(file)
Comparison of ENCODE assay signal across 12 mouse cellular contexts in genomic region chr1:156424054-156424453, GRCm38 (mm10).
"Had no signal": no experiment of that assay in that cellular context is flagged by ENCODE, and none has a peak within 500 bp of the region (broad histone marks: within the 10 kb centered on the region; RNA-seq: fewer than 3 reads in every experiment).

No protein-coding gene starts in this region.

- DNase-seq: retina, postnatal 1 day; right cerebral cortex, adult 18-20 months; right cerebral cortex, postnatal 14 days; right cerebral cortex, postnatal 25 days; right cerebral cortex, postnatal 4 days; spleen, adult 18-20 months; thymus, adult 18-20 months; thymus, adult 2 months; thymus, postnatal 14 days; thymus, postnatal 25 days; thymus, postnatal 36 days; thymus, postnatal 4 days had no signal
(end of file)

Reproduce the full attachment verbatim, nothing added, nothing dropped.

Comparison of ENCODE assay signal across 12 mouse cellular contexts in genomic region chr1:156424054-156424453, GRCm38 (mm10).
"Had no signal": no experiment of that assay in that cellular context is flagged by ENCODE, and none has a peak within 500 bp of the region (broad histone marks: within the 10 kb centered on the region; RNA-seq: fewer than 3 reads in every experiment).

No protein-coding gene starts in this region.

- DNase-seq: retina, postnatal 1 day; right cerebral cortex, adult 18-20 months; right cerebral cortex, postnatal 14 days; right cerebral cortex, postnatal 25 days; right cerebral cortex, postnatal 4 days; spleen, adult 18-20 months; thymus, adult 18-20 months; thymus, adult 2 months; thymus, postnatal 14 days; thymus, postnatal 25 days; thymus, postnatal 36 days; thymus, postnatal 4 days had no signal